Two Grenadier Guards selling programmes for the forthcoming ceremony

Statues of King George VI and Queen Elizabeth the Queen Mother that I’d never seen before.

I was hoping to take a photo of the front of Buckingham Palace, but we were diverted by solid barriers before getting there. We skirted round to the right, and at one point I could see the whole of the roof of the building over the barriers. Two men from a private security firm were standing by, and one of them (the other held back all the time) told me “No photos, security.” “Ridiculous’ I thought, and said, ‘this is the UK!’ I was quite riled, especially as it called to my mind an incident that had occurred to me on my first day in Uganda in 2013, when a corrupt young soldier (again with his companion holding right back) tried to get my camera from me because I had taken a photo of an enormous bird (a Marabou stork if I remember correctly) in a tree next to some kind of military establishment. I was quite sure he was only going to let me have it back on payment of a ransom, so I wasn’t going to let it go. I won. Anyway, I was quite sure that this security man, whether misinformed or just plain bossy, had got it wrong. There were no notices of any sort forbidding photography, nor could there be any possible reason to justify what he said.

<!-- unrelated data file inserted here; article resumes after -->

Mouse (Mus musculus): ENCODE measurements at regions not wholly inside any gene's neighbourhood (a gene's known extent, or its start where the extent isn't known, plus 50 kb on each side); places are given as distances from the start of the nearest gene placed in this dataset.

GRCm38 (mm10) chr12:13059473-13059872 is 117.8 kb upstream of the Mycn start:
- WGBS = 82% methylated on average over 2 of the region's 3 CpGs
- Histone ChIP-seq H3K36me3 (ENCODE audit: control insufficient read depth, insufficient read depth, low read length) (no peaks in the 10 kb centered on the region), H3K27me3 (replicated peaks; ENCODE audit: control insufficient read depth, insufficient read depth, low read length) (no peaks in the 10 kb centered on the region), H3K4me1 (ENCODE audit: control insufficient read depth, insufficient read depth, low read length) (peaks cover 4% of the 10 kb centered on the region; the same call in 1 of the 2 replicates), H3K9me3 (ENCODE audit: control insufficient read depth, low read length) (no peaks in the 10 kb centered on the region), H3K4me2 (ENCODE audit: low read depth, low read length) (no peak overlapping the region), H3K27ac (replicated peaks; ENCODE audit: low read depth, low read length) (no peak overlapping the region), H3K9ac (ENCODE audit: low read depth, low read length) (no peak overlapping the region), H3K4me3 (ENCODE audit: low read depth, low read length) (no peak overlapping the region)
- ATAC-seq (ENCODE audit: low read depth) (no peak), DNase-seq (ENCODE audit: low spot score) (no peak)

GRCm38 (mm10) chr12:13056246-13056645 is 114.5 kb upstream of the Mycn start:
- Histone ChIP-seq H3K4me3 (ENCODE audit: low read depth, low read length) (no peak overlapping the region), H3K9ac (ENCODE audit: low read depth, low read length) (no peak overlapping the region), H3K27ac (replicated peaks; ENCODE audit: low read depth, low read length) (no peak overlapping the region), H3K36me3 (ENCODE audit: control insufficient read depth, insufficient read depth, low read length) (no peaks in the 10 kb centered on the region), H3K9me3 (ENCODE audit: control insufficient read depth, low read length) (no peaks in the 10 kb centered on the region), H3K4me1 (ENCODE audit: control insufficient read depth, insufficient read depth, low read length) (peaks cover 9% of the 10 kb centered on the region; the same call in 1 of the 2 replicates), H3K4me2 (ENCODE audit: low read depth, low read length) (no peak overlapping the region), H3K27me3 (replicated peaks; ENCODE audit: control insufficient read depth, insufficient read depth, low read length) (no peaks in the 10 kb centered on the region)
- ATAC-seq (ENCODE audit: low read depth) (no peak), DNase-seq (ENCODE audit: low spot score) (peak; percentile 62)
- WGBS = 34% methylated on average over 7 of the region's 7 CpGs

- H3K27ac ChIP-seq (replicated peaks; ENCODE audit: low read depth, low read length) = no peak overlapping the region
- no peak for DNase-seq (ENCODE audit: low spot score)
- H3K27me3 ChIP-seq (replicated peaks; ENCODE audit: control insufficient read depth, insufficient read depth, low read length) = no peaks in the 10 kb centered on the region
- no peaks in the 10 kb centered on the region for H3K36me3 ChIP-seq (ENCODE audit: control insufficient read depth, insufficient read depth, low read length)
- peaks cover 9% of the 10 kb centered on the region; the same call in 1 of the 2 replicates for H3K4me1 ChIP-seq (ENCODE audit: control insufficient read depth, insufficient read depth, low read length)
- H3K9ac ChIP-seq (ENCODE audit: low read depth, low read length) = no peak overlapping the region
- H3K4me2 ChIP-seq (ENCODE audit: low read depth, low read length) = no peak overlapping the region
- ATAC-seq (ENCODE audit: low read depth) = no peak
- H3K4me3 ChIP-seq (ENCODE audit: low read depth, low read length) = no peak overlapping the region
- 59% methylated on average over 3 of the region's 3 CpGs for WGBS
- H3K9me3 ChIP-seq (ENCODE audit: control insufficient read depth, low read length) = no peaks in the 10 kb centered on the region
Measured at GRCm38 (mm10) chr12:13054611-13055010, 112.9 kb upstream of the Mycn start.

In due course I gave up, and a few steps further on was able to take his photo, with, though it does not show up, a corner of Buckingham Palace in the background, and no-one objecting.

And just a few yards further on, I got this corner of the Palace.

We crossed Green Park to get to Piccadilly,

The Diana Fountain, 1952.

decided not to have lunch at the Ritz, (!)

and settled on Caffe Concerto over the road,

where Mary notice the interesting functional ceiling, à la Pompidou Centre,

and we had a very nice meal, chosen from a very wide menu.

Emerging on to Piccadilly, we saw that it had flags too, though not at such frequent intervals as we had seen elsewhere.

Regent Street had lots.

Back in Kentish Town, we called into a cake shop, and bought a celebratory ‘Queen’s Jubilee White Chocolate Chip Cookie’ each, which we had with a cup of coffee, or half a cookie each anyway. It was very sweet and very enormous.

A game of ‘Upwords’, at which Mary, as usual, beat me, and it was time for me to leave. Again the Elizabeth Line helped speed me on my way to Paddington, and this time it was quite crowded. Today the news tells us that in its first five days, a million journeys were made on it. Mine contributed two to that total.

Focus on Street


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Street village, that is. (It prides itself on being a village, despite being bigger than the town of Glastonbury to its north, on the other side of the River Brue.)